Prokofiev: Piano Sonata No. 1 in F minor, Op. 1
Sergei Prokofiev (1891-1953) was one of musics true originals. And after a
tentative start he produced a sufficient number of squibs to create a musical scandal.
Works such as the First Piano Concerto, A Diabolical Suggestion, and the Toccata
were graphically denounced as football music, fit only to win first prize in a
Conservatory in Hell. Within a reasonably short time, Prokofiev was firmly established as
Russias most brilliant bad boy.
However, the First Sonata (written in 1909 when Prokofiev was eighteen) hardly extends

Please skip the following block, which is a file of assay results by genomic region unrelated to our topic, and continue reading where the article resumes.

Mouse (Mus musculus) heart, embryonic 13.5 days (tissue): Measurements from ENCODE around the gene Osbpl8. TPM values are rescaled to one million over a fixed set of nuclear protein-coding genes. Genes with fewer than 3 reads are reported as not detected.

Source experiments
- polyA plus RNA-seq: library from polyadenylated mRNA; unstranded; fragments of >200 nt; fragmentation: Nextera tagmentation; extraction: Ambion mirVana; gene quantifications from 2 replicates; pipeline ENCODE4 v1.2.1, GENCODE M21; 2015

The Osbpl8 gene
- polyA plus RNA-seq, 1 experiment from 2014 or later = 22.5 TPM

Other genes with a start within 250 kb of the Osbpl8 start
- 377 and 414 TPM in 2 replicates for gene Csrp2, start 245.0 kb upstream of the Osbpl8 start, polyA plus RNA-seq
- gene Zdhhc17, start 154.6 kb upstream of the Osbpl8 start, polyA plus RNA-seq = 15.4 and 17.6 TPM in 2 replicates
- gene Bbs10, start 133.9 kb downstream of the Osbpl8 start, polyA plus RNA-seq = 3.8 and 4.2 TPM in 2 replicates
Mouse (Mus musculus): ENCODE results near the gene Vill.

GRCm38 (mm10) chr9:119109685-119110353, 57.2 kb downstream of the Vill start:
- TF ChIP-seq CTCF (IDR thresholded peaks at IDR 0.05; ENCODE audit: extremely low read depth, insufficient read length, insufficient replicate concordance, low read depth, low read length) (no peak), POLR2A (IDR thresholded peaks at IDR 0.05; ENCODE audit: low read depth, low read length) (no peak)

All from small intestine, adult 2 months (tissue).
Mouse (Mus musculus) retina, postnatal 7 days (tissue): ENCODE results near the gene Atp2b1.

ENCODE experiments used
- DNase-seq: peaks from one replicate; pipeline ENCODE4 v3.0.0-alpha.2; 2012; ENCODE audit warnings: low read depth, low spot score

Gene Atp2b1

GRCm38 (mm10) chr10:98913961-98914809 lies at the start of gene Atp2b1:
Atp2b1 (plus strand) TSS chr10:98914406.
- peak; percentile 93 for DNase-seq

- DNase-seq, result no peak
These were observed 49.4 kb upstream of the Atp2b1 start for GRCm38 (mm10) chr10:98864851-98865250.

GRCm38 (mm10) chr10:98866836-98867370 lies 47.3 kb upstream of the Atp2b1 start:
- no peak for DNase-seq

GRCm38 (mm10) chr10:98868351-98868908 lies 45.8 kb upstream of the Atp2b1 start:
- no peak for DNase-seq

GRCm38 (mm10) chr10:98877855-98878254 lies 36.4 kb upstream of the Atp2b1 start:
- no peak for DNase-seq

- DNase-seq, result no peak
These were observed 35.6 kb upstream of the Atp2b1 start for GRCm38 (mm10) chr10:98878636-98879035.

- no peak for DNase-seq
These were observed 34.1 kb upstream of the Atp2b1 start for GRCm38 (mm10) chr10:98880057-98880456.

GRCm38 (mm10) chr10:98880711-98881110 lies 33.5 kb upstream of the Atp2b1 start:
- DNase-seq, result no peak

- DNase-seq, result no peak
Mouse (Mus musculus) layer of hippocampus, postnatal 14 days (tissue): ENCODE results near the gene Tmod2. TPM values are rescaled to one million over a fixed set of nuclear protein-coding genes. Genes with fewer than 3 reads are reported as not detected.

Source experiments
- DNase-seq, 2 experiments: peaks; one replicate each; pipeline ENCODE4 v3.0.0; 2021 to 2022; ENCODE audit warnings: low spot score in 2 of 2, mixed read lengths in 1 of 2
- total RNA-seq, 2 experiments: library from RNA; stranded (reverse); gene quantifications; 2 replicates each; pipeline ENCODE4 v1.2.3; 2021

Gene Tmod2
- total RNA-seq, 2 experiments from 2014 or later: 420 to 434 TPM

the language of Russias Romantic ancien régime, and there is more than a
touch of Medtners ceaselessly flowing invention and of Rachmaninovs yearning
intensity and love of sequence. Written with all the exuberance of a young pianist anxious
to confirm his virtuoso status, Op. 1 is nonetheless opulent and fulsome in a manner
Prokofiev later came to despise. It is his first ad last attempt to curry favour with
Russias musical die-hards, rather than tweak their ears and rouse them from musical